A Life in Focus: Maharishi Mahesh Yogi, Indian guru who introduced The Beatles to transcendental meditation

The Independent revisits the life of a notable figure. This week: Maharishi Mahesh Yogi, from Thursday, 7 February 2008

Spencer Leigh
Saturday 22 September 2018 13:17
The holy man with the band members and their partners near Rishikesh in 1968. Ringo Starr and his wife, Maureen, left the planned three-month trip early because they couldn’t stand the food and mosquitoes
The holy man with the band members and their partners near Rishikesh in 1968. Ringo Starr and his wife, Maureen, left the planned three-month trip early because they couldn’t stand the food and mosquitoes

Maharishi Mahesh Yogi was best known as the Beatles’ spiritual adviser. During 1967 and 1968, his influence over the band, as well as other western musicians, was at its peak and although their time with him was short, it had a marked impact on their lives and their music: we would not, for example, have The White Album without it.

Despite his diminutive presence, his gentle voice and his benign, crosslegged appearance, the Maharishi became a controversial figure and there is still debate over whether he was a well-meaning sage or a charlatan. Whatever the truth, he introduced the West to transcendental meditation.

According to his teaching, stress could be reduced by daily meditation. He said: “The philosophy of life is this: Life is not a struggle, not a tension … Life is bliss. It is eternal wisdom, eternal existence.”

The Maharishi was born Mahesh Prasad Varma, the son of a tax official, in Jabalpur, central India in 1917. In 1942, he graduated from the University of Allahabad with a degree in physics. Whilst in college and for many years thereafter, he studied Sanskrit under Swami Brahmananda Saraswati, a Hindu leader known as Guru Dev (“divine teacher”). Following his death in 1953, Varma retreated into the Himalayas for meditation and reflection.

When he emerged in 1955, he devoted himself to popularising his master’s form of meditation, which was derived from the Hindu teaching of Advaita Vedanta. He adopted the name Maharishi, which means “great soul”, and he rebranded the philosophy as “transcendental meditation”. TM calmed the spirit and the Maharishi hoped that it would bring peace to the world. It is not far removed from John Lennon’s “All You Need Is Love”, written before he met the Maharishi. The Beatles’ song “Across the Universe” pays thanks to Guru Dev.

In 1959, the Maharishi founded the International Meditation Society, with bases in London and then San Francisco, and set about recruiting members. He established his headquarters in Switzerland (moving to Amsterdam in 1990) and at its height the movement had more than two million followers worldwide, including 90,000 in the UK. His followers either paid a subscription or tithed part of their earnings, and as a result the society became rich, with the Maharishi running his own helicopter.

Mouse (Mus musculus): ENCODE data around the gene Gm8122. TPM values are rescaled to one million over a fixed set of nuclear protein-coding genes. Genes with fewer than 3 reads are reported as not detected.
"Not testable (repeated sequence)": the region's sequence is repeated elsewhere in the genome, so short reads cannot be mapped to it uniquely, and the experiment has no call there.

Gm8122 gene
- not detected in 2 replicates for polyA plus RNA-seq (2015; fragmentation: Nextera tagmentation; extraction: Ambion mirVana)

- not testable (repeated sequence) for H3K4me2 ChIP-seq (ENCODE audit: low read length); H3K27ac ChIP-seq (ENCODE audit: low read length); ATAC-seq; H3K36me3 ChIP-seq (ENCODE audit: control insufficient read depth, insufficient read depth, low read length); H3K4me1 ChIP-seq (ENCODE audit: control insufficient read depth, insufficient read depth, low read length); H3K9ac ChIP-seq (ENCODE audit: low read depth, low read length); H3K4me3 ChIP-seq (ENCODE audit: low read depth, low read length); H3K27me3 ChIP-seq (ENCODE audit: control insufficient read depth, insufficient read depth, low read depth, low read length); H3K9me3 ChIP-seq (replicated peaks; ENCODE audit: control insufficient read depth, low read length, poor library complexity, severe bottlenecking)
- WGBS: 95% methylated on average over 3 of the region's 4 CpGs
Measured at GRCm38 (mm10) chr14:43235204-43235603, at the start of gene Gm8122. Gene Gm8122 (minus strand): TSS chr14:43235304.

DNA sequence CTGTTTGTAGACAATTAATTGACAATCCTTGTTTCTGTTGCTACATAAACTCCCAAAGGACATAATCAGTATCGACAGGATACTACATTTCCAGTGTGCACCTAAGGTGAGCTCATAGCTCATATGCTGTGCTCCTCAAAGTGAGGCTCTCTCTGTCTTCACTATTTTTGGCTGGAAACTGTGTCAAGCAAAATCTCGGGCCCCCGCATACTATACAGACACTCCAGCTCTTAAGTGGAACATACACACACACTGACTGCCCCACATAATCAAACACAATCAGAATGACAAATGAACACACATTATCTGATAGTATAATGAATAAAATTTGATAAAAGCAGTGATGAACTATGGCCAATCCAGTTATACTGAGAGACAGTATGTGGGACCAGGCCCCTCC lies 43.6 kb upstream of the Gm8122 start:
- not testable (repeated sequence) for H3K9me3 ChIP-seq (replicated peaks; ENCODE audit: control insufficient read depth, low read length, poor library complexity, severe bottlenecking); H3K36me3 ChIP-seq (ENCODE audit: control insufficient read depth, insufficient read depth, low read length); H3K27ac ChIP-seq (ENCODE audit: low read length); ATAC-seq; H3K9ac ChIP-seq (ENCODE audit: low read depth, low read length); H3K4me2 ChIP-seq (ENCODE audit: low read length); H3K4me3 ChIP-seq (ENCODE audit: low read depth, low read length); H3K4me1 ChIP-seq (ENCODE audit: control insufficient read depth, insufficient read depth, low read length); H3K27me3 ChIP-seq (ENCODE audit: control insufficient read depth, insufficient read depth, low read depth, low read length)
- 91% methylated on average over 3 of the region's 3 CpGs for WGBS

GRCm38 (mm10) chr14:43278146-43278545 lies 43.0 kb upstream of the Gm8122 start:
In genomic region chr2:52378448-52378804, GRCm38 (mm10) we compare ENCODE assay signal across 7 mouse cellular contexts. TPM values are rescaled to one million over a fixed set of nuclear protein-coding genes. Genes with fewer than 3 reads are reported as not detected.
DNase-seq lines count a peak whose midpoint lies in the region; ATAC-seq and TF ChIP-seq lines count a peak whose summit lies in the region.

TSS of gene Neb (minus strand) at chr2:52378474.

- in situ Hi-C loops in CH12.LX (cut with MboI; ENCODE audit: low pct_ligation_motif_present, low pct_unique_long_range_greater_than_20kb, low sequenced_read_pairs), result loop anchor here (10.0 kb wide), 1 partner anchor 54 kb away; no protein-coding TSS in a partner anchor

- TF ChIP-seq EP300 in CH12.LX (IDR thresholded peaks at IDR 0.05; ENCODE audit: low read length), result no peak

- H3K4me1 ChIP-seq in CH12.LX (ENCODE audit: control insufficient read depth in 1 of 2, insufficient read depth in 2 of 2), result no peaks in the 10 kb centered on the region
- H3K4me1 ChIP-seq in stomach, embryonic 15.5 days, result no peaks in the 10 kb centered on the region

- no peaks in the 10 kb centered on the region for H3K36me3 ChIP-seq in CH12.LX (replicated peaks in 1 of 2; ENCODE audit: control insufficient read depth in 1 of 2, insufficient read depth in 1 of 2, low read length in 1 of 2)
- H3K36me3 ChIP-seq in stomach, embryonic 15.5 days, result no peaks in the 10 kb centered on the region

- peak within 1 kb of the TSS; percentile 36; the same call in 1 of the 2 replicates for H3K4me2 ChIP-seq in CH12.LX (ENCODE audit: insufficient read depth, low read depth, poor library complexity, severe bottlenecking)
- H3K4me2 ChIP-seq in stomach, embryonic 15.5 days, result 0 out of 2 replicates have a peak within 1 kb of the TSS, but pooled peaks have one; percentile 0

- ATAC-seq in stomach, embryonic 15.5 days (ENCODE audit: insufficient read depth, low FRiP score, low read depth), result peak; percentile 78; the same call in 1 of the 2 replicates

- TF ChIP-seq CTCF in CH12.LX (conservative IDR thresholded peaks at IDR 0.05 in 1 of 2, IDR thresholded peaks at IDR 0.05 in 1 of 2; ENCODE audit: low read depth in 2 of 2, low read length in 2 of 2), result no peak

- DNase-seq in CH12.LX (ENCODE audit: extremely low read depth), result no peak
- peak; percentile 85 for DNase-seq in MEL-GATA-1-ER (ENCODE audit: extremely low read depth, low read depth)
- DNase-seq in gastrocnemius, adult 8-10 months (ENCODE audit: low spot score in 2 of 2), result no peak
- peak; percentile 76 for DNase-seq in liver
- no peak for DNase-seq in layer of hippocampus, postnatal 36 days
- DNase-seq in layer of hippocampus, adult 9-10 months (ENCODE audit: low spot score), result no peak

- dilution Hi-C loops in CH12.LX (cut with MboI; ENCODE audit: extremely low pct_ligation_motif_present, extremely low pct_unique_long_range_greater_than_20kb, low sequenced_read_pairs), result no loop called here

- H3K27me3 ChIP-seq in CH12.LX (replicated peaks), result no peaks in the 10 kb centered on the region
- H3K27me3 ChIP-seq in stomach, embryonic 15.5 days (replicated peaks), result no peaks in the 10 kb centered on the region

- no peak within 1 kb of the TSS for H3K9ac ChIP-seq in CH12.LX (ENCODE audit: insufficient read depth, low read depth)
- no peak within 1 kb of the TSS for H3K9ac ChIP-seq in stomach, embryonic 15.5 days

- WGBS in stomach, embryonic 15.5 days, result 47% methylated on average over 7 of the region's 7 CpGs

In February 1967, George Harrison’s wife, Pattie, became intrigued after attending a lecture on TM at Caxton Hall in London. She informed her husband, who was developing his own interest in Indian culture. He had played a sitar on Rubber Soul (1965) and had gone to India in September 1966 to study the instrument with Ravi Shankar.

The Maharishi’s visit to the UK coincided with the Summer of Love. Indian robes and music had become very fashionable. The Maharishi himself issued a recording of his teachings and acted as executive producer on the album Cosmic Consciousness by one of his pupils, the flautist Paul Horn [who died in 2014, aged 84].

India proved a divisive trip – the Maharishi ended up touring with the Beach Boys

In June 1967, the Beatles released Sgt Pepper’s Lonely Hearts Club Band, which included a spiritual track by George Harrison, “Within You Without You”. On 24 August, the four Beatles heard the Maharishi speak at the Hilton Hotel in Park Lane. After the lecture, they requested a private audience and he told them, “The kingdom of heaven is like electricity. You don’t see it. It is within you.” The Maharishi invited the Beatles to a course on TM that weekend at University College, Bangor.

Despite having the top-selling album at the time and the number one slot with “All You Need is Love”, they had no engagements and agreed to attend. They also asked along their manager, Brian Epstein, but he had other plans. The train journey to Bangor, with the Beatles appropriately attired, turned the event into a media circus. The Maharishi told the group, “You have created a magic air through your names. You have now got to use that magic influence on the generation who look up to you.”

On Sunday 27 August, Epstein died in London, probably the result of an accidental overdose, although it could have been suicide. The Maharishi comforted the Beatles and told them to think positively. This led to a strange press conference, which did not accord with public thinking on the tragedy of Epstein’s death.

The guru’s association with the Beatles served him well in the long run 

In February 1968, the Maharishi invited the Beatles to spend three months at his ashram in Rishikesh, about 150 miles from Delhi. With commendable seriousness, the Beatles wanted to explore their spiritual growth, but the press was unwilling, or unprepared, to understand the Maharishi’s teaching, TM and Eastern philosophies. The Maharishi had a tendency to laugh merrily, so he became known as “The Giggling Guru” and Private Eye began to refer to him as “Veririchi Lotsamoney Yogi Bear”. Ringo’s uncle had advised him to be careful (“He’s after your money, lad”) and Ringo himself spoke for the common man when he described the compound as being “like Butlins”. The Beatles were lampooned for subscribing to what was held to be nonsense.